HONG KONG – Chinese vaccine developer Cansino Biologics Inc. is on its way to becoming the seventh pre-revenue biotech to list in Hong Kong. Expected to debut on the main board of the Hong Kong Stock Exchange (HKEX) on March 28, Cansino aims to raise up to HK$1.26 billion (US$160.5 million).

Cansino is offering about 57.2 million shares globally at a price between HK$21 and HK$22 per share, under the stock code 6185. It plans to use 80 percent of the proceeds to develop and commercialize its core products, 10 percent to advance its preclinical candidates and another 10 percent for working capital.

Prior to the IPO, the vaccine maker has raised about $148.9 million in several financing rounds, including a $65 million investment in April 2017. (See BioWorld Today, April 18, 2017.)

The company has 15 vaccine candidates for 12 disease areas in its pipeline, with three approaching commercialization, six entering clinical trials and another six in preclinical stage. It is best known for developing Ad5-EBOV, the first approved Ebola virus vaccine in China for emergency use and for the national stockpile.

As of 2018, Cansino has recorded losses of $20 million. The proceeds will help market its meningococcal conjugate vaccine (MCV) candidates, MCV-4 and MCV-2, that treat meningococcal meningitis. Cansino plans to seek NDAs for those candidates this year and to market them next year.

In a tower overlooking Hong Kong's harbor, the founders of Cansino sat down with BioWorld to share their visions for developing better vaccines for China and the world.

"We position ourselves as a China-based biotech company with a global vision," Xuefeng Yu, CEO at Cansino, told BioWorld. "We are a dream team – one that has experience abroad and hands-on practice at home.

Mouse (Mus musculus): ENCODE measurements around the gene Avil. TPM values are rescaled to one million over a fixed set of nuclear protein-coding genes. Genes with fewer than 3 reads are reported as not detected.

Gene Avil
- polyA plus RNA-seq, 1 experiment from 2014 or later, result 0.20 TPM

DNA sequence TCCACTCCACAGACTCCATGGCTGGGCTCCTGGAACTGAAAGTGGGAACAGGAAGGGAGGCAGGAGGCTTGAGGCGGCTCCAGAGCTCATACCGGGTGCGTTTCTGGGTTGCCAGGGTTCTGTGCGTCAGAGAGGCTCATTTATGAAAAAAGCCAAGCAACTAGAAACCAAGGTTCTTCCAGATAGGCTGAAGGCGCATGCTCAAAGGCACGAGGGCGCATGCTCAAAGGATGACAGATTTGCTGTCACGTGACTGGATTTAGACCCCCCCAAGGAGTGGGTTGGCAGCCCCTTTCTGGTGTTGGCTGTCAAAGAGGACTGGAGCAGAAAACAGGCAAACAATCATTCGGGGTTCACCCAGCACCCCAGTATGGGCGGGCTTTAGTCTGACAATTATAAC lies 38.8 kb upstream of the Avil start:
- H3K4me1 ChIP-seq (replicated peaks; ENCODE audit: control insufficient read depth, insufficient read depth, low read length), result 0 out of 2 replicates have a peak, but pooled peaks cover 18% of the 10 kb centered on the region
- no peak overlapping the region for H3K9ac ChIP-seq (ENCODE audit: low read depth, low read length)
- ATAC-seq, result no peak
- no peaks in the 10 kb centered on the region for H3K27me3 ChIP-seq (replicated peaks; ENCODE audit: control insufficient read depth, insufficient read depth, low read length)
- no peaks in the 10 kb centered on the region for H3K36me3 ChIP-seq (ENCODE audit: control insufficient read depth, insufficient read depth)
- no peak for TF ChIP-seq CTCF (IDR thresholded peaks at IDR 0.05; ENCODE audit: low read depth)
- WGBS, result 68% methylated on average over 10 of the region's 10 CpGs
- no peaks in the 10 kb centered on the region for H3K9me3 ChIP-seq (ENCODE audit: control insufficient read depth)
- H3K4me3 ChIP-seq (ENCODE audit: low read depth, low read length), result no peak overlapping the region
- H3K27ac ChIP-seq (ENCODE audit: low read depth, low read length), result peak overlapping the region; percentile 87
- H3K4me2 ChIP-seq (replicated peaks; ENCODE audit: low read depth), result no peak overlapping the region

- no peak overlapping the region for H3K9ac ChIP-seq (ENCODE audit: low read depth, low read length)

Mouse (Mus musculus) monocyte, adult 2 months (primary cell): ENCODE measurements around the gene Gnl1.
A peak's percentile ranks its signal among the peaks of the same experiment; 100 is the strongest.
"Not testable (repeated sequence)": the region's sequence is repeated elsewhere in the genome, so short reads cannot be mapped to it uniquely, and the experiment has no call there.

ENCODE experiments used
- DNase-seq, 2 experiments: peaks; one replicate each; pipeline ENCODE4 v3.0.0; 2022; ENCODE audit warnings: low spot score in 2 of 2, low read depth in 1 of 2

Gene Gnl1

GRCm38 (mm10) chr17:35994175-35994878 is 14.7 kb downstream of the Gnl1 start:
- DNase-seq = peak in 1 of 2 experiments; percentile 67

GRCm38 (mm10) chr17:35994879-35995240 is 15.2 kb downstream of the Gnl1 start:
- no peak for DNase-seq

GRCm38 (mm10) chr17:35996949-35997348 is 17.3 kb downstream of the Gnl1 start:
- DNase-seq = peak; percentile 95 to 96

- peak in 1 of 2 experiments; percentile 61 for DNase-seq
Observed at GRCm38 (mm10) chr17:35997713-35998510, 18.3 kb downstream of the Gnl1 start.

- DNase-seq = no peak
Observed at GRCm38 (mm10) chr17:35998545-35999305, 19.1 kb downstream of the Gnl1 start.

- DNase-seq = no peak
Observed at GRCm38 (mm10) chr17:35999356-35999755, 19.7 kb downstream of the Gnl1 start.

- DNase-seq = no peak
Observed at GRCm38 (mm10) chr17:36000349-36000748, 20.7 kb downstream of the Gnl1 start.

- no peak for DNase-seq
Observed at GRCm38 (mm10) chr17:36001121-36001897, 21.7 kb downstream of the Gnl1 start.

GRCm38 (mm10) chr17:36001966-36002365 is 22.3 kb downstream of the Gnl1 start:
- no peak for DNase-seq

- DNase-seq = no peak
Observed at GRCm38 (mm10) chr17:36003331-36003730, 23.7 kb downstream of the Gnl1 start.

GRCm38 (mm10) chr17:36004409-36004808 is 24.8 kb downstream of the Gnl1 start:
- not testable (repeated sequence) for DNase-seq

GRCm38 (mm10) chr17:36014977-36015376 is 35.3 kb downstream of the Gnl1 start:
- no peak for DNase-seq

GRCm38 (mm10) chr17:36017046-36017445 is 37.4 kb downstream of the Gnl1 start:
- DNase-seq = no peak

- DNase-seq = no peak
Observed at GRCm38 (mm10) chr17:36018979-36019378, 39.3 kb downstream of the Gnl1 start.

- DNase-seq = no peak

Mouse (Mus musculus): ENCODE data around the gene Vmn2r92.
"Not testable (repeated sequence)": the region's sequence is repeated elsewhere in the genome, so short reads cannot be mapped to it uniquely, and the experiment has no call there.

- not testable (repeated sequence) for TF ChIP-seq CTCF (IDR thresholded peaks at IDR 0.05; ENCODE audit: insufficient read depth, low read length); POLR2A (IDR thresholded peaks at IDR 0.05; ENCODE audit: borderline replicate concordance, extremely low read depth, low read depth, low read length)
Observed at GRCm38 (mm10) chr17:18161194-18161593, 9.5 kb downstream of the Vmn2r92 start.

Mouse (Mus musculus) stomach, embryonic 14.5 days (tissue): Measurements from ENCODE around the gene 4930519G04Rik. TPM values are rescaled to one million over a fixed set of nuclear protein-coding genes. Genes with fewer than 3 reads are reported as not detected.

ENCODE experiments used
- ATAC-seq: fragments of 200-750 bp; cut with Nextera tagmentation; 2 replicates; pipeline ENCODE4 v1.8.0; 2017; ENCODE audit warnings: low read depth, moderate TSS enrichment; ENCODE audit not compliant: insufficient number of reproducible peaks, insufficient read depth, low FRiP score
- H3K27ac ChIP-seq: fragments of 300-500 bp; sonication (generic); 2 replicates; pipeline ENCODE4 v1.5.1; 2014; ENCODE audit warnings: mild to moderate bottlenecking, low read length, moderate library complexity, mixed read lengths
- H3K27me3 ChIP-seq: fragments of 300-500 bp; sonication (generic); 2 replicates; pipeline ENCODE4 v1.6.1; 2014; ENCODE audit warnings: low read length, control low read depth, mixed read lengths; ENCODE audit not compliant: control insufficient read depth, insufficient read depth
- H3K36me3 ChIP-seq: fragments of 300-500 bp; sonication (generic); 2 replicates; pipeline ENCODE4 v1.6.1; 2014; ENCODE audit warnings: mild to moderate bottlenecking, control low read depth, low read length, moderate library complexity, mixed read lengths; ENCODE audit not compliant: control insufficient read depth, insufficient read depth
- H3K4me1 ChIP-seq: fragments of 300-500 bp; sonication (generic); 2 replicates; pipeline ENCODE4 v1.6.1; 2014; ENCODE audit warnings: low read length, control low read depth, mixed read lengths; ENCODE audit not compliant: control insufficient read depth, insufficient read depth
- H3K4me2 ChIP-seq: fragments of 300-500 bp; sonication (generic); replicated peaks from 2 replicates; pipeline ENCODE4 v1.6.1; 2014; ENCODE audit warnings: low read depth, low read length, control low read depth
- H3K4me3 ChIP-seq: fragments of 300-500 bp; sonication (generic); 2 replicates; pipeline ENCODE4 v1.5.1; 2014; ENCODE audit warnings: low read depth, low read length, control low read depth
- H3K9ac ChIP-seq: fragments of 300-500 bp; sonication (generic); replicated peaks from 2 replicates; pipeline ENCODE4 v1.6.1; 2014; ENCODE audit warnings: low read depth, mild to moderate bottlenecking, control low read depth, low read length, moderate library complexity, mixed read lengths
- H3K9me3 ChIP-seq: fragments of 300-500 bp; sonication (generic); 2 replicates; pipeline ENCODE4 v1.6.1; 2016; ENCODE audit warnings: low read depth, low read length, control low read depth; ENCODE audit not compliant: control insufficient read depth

"We need to walk on two legs. We don't just address the unmet needs in China, but also the world," he added.

Yu said Cansino focuses on developing globally innovative vaccines as well as first-in-class and best-in-class vaccines in China. And the company has a strong pipeline.

MCV-4 is a potential first-in-class vaccine in China, as the country still uses MPSV while others have switched to MCV-4. Vaccination must take place before a child turns 2 to induce immune responses, and Cansino's MCV-4 has proved safe for infants as young as 3 months in phase III trials. The vaccine also shows immunogenicity in children ranging from 3 months to 6 years.

Meanwhile, MCV-2 is a potential best-in-class vaccine in China. In phase III trials, it demonstrated a superior safety profile in children, 6 months to 23 months, compared to other marketed vaccines in China.

"We have a number of carrier proteins, including CRM197, which is produced by our proprietary high-yield bacterial strain and used in our MCV candidates," said Tao Zhu, chief scientific officer at Cansino, explaining to BioWorld what makes the company's core products superior to others.

"We also developed culture media formulations free of animal components," he added.

But what has earned Cansino worldwide publicity is its efforts in developing Ad5-EBOV. It has a superior stability profile because of its freeze-dried dosage form that makes it possible to store it at between 2 degrees C to 8 degrees C for up to a year, while other Ebola virus vaccine candidates require ultra-low temperature storage at below -16 degrees C.